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Online Budgeting Tools – Expensr

Dave Ramsey has said many times that if you don’t tell your money where to go, you’ll wonder where it went.  Living on a budget is one of the most foundational and important things you can do to establish good financial footing.  The hard part is finding the right tool for the job.  Some people use a basic spreadsheet, some like to wrestle with Microsoft Money or Quicken, and the ludite holdouts like to use a pencil and paper.  

If none of those three options sound appealing, you may consider using an online tool.

I’ve used two online budgeting tools: Expensr.com and myTotalMoneyMakeover.com. I’ve enjoyed using both, and wanted to point out some of the positives of each tool. The first one I’ll look at, Expensr, is a free tool, while myTMMO requires a paid subscription. I’ll look at the latter in my next post.

I’ve played around with Expensr a little bit over the past couple of weeks and it has proved to be simple and quick with a number of different ways to get the 30,000 foot view of your budget.  It’s free to use, and is under the category of “cheap and simple.”  

Expensr avoids offering too many options, and it tells you the most important things:  how much money you have spent and in what categories.  

After signing in, you are taken to your “home” page, where you see some information which helps you see how your spending compares to other people in your same age or situation. When you click on the Accounts tab, you are presented with what boils down to a checking register.  This is where you can enter new transactions or import from your bank (my method of choice).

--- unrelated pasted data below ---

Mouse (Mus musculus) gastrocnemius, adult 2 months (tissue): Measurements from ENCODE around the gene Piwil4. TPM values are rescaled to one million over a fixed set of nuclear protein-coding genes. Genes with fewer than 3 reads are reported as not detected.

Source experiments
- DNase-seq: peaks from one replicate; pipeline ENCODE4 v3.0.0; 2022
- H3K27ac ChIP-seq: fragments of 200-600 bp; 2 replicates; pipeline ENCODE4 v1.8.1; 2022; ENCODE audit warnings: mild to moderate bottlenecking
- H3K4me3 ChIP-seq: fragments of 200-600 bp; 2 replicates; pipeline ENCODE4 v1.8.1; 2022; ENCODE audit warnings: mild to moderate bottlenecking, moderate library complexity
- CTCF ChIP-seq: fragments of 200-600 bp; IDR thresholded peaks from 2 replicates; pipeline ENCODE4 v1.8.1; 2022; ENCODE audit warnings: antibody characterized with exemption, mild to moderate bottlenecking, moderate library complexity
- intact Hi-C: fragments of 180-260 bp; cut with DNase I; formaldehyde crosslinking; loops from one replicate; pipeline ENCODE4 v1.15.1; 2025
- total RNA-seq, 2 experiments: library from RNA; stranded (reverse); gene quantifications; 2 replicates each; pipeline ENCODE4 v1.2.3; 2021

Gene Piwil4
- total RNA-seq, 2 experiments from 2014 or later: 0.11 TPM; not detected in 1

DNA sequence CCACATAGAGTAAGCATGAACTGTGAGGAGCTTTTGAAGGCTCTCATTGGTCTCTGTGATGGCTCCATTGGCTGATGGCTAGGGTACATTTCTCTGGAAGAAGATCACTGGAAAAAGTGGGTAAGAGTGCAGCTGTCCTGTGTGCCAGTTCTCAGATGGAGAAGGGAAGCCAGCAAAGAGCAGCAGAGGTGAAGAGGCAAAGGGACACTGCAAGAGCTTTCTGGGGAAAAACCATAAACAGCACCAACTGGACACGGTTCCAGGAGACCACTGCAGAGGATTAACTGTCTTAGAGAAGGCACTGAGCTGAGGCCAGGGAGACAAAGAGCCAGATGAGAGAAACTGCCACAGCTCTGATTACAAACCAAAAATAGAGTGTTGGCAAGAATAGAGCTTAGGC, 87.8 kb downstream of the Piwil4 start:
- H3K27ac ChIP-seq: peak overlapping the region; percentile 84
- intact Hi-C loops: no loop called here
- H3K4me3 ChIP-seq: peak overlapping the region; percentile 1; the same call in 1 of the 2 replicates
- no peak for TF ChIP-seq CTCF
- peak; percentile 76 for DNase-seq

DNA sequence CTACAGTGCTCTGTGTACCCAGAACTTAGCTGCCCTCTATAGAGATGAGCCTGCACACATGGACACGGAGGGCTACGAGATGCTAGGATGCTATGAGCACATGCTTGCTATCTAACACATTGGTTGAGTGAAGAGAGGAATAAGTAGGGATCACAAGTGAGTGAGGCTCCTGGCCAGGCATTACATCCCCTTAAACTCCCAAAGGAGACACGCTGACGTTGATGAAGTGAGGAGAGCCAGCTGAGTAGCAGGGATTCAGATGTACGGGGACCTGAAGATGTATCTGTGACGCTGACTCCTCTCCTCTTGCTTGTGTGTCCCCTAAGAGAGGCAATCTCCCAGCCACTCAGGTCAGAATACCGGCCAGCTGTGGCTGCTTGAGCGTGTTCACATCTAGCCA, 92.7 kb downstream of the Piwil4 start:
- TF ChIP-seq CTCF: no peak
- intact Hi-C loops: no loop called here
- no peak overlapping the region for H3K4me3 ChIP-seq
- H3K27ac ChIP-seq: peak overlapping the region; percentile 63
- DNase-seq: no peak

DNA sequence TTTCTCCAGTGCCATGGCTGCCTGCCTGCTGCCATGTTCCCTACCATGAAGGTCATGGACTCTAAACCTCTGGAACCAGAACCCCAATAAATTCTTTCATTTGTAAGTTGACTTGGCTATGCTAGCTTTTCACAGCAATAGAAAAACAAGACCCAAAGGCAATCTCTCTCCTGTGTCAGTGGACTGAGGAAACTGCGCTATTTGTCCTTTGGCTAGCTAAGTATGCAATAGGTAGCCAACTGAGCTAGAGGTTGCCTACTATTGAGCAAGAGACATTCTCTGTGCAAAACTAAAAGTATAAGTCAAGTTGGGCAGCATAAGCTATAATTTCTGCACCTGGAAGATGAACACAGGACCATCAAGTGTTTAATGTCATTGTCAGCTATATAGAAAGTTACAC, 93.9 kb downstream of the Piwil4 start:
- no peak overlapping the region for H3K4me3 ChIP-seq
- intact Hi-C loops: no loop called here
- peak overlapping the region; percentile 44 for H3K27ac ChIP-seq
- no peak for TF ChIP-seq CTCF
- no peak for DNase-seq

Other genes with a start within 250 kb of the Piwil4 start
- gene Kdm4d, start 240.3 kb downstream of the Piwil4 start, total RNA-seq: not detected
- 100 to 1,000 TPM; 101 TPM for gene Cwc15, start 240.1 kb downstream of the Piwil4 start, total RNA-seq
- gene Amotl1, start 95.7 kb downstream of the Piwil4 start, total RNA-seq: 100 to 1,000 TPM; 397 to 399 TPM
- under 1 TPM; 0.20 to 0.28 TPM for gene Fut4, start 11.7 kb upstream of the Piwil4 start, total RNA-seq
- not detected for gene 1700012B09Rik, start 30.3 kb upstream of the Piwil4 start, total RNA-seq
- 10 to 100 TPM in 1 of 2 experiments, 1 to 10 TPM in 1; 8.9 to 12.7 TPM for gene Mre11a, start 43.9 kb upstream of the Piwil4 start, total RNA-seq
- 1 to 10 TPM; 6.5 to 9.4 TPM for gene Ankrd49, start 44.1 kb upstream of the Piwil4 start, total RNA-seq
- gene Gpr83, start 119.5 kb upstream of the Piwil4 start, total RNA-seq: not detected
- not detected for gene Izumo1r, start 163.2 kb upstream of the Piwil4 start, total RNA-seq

The Analysis tab provides a pie chart which gives a visual representation of your spending.  Instead of having to click on options and build your own chart, Expensr gives you one instantly.  This is a quick and easy way to get a glance at how your spending is going. 

There are a couple of features I would wish for in Expensr.  I would like to assign two different categories to one transaction.  Sometimes we withdraw cash to use in a couple different ways, but in Expensr you can only list that withdrawal as one category.

Another missing feature is the ability to search for transactions by name.  You can click on a category to narrow down the view to transactions only in that category, but a simple search field would help if you don’t know what category it is in but you know the name on the transaction.

Overall, Expensr is a good tool for those who want to do their budget quickly and without a lot of fuss.  I would guess that college students and single folk would benefit the most, though it can serve a purpose for anyone who doesn’t spend hours staring at their monthly budget.  If you are looking for a free alternative to Quicken or Microsoft Money and you don’t need all the features of a full-fledged budgeting software, Expensr would fit the bill.

Next time I’ll talk about myTotalMoneyMakeover.com, and whether or not I think it is worth the subscription price.

 

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